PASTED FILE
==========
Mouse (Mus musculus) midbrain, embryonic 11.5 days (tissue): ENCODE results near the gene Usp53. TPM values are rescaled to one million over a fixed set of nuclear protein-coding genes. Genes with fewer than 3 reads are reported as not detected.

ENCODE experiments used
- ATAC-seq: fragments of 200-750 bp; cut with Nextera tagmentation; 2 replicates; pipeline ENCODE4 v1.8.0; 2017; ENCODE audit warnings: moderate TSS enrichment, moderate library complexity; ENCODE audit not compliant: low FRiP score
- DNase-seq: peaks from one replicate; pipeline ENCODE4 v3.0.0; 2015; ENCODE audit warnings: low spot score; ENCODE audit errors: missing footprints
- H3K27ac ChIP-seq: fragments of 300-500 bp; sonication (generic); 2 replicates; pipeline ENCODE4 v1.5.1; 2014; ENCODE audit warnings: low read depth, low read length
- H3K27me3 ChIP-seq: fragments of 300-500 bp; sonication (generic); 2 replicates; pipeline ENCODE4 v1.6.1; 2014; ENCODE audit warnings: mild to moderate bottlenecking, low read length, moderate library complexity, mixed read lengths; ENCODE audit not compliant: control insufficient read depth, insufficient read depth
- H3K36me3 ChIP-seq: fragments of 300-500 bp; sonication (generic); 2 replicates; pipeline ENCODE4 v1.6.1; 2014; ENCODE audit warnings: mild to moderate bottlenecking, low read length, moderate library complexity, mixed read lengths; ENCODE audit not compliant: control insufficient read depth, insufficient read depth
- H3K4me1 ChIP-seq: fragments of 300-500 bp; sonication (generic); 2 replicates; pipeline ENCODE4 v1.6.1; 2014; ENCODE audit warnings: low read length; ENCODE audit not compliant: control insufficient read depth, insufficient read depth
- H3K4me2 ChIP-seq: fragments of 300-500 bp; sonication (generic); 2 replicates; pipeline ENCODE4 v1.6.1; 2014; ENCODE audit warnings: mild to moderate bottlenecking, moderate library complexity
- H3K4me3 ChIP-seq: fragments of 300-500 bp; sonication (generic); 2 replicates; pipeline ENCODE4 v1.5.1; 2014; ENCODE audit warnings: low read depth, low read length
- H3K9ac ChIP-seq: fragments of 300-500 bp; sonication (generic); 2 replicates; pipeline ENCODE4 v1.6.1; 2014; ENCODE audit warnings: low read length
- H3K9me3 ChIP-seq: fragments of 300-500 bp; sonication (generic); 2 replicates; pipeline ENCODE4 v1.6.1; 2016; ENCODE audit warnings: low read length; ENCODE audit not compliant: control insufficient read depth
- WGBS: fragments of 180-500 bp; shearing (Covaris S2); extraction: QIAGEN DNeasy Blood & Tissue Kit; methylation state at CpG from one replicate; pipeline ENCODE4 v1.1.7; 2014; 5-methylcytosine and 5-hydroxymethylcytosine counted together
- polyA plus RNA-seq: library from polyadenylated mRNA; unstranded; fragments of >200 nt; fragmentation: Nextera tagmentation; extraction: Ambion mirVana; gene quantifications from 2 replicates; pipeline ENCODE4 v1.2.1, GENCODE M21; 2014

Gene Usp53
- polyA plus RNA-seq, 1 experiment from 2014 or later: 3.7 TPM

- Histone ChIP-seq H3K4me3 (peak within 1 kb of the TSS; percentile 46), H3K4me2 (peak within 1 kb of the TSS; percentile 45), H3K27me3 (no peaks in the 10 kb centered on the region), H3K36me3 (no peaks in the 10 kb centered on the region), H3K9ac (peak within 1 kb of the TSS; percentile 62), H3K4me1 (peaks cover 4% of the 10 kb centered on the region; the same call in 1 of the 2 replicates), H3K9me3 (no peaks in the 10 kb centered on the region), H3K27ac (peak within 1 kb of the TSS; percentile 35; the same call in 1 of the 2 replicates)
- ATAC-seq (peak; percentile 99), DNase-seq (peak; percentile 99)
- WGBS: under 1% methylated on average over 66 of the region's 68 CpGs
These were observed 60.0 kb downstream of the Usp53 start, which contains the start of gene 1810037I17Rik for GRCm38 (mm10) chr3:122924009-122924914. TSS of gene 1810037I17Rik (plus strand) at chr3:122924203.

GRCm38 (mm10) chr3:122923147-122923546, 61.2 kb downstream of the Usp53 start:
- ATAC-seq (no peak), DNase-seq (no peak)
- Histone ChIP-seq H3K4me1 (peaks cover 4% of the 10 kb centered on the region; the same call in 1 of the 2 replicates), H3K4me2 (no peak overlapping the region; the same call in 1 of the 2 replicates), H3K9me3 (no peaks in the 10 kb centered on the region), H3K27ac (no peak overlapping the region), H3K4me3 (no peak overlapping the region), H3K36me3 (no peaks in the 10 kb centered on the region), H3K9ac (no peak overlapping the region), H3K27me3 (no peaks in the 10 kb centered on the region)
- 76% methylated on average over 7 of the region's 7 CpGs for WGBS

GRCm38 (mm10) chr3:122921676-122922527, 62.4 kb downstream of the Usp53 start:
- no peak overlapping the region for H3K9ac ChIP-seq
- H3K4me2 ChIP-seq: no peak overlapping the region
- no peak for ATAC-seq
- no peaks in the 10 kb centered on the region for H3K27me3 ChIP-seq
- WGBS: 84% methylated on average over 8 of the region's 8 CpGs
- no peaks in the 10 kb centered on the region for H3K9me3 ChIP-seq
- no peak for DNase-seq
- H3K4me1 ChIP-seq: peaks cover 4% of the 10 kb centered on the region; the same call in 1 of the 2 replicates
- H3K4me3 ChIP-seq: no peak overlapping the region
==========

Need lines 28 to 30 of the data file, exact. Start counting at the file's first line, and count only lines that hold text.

- no peak for ATAC-seq
- no peaks in the 10 kb centered on the region for H3K27me3 ChIP-seq
- WGBS: 84% methylated on average over 8 of the region's 8 CpGs